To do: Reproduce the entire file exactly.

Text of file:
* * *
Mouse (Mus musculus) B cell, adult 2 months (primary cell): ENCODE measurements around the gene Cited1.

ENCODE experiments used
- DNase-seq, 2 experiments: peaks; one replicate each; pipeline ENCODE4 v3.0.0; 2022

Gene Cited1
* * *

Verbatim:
Mouse (Mus musculus) B cell, adult 2 months (primary cell): ENCODE measurements around the gene Cited1.

ENCODE experiments used
- DNase-seq, 2 experiments: peaks; one replicate each; pipeline ENCODE4 v3.0.0; 2022

Gene Cited1